With billions of dollars and almost unlimited R&D opportunities, it seems pretty obvious that some of the military's technical advances would eventually find their way into your car. From civilian academic projects to innovations developed to keep troops safe on the battlefield, these eight examples ensure you and your loved ones stay protected on a daily basis.
1. Anti-lock Braking Systems
Developed: Late 1940s and early 1950s
The concept of anti-lock brakes comes from the aeronautical industry, as pilots had difficulty applying brakes without locking them up during landing at higher speeds. ABS really took off (no pun intended) with the dawn of the jet age after WWII—Dunlop developed an ABS system called Maxaret that was used on most of the Royal AIr Force, and by the mid-1960s, it was even fitted on the famed Jensen FF.
2. Carbon fiber
Developed: Early 1960s
Believe it or not, the very first strands of carbon fiber were invented by Thomas Edison for use as filament in his first light bulb. It wasn’t until the British Ministry of Defense figured out how to produce it in sheets, however, that it really became useful.
Developed: Post WWI
If you’ve ever seen a submarine movie, you know exactly how SOund Navigation And Ranging is used. In a car, that’s your parking sensors. Just...don’t pull any crazy Ivans.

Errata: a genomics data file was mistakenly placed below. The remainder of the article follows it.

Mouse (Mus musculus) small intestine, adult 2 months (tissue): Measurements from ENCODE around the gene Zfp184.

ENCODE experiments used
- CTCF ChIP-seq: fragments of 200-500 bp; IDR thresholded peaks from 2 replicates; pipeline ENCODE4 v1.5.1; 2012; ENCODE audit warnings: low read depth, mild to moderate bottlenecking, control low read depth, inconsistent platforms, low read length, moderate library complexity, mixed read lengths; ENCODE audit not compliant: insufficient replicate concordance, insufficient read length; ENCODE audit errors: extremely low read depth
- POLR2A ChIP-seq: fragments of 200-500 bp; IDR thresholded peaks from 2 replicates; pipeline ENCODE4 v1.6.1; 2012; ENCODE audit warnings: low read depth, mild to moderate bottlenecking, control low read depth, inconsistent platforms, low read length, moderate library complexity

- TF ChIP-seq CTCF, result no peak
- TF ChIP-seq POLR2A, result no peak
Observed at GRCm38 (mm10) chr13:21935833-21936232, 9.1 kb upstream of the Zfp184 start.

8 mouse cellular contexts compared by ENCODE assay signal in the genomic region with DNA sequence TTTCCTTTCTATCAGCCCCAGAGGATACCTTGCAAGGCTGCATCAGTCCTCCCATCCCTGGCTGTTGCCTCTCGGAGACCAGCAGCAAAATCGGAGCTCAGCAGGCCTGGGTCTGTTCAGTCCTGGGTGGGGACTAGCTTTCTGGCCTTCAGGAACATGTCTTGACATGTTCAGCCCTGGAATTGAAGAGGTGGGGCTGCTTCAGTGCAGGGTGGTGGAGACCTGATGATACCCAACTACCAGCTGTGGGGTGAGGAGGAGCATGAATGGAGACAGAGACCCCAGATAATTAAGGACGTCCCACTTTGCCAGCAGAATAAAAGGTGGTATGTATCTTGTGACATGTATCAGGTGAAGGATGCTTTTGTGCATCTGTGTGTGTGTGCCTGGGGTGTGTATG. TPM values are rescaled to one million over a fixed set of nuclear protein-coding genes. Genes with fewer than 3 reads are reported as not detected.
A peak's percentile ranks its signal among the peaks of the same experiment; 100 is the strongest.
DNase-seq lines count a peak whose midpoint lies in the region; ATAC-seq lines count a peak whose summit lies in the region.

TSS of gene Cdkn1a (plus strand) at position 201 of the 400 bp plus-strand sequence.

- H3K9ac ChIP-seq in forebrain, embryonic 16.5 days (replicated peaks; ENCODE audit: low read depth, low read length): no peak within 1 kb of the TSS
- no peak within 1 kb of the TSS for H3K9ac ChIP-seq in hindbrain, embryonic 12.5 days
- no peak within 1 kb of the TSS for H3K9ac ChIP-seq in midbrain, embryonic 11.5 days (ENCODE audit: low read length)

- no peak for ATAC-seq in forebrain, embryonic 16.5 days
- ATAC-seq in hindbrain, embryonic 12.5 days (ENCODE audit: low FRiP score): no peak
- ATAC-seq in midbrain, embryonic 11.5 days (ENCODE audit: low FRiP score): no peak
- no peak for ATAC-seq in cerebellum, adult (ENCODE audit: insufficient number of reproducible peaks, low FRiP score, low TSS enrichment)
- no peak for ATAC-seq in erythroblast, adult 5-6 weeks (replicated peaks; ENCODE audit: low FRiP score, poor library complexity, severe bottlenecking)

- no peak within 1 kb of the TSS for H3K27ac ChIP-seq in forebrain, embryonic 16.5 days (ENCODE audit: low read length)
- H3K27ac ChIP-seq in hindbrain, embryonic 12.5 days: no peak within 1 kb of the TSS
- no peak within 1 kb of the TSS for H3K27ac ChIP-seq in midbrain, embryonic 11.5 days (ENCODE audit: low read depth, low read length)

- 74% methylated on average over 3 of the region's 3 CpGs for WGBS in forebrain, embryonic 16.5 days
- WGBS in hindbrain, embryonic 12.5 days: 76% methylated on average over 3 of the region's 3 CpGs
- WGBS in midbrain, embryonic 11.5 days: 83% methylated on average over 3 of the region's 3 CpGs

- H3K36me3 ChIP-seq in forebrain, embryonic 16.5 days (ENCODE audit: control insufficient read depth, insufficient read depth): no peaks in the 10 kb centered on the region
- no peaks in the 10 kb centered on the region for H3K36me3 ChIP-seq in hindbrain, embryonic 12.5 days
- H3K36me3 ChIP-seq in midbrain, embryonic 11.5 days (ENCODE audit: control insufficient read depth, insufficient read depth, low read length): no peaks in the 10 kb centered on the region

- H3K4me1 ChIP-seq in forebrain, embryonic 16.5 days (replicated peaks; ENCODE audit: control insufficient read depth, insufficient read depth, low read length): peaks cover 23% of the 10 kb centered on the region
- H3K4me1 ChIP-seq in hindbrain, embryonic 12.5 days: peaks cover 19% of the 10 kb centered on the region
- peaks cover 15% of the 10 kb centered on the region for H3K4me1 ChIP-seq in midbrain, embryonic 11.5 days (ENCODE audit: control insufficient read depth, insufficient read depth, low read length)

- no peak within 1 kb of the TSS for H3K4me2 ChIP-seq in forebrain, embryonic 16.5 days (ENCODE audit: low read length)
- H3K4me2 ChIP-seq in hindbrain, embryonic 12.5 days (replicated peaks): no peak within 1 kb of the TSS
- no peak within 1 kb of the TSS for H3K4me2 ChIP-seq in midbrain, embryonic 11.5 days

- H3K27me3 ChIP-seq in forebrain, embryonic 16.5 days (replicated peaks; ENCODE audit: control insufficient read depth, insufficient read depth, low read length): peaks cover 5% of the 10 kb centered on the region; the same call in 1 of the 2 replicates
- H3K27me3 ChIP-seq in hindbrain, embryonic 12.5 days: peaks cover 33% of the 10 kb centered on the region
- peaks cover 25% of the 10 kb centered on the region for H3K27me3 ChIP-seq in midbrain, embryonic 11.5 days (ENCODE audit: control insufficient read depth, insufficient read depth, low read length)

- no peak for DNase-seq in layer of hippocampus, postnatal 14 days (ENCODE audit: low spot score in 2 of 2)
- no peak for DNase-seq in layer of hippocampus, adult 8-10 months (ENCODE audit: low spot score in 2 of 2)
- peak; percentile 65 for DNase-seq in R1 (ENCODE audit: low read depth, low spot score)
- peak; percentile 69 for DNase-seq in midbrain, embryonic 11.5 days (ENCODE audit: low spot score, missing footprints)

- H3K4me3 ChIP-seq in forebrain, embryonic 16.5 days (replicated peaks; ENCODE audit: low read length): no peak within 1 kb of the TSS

4. Head-Up Display
Developed: Late 1950s
Head-Up Displays, or HUDs, were originally meant for pilots to be able to accurately aim weapons without moving their eyes down to the cockpit and having to refocus. While it took a long time for that tech to reach the mainstream automotive world, it still serves a similar purpose.
Light Amplification by Stimulated Emission of Radiation has more uses than reading CDs, zapping enemies from space, or illegally blinding pilots from your backyard. Laser headlights are already a thing...at least in Europe. And laser detection will be integral to most autonomous driving systems in the coming years.
6. Night Vision
Developed: WWII and refined for the Vietnam War
Think back to all those night vision images from the first Gulf War, and then realize that at that point in time, Cadillac was already deeply involved in integrating that system into one of its road cars.
The very first RAdio Detection And Ranging devices were actually civilian, and were designed to help ships navigate through less-than-favorable conditions. World War II, however, brought about heavy research that transformed radar into what we know it as today. It does everything on your car from telling the cruise control when to speed up or slow down, to helping you avoid collisions with rapidly-approaching objects.
What?! Hear me out for a second. Four-wheel drive isn't military by nature but the 4x4 is. The original Willys Jeep was designed specifically for the U.S. government during WWII, and was a significant source of inspiration for the earliest Land Rovers, which were in turn almost directly copied in the form of the Land Cruiser.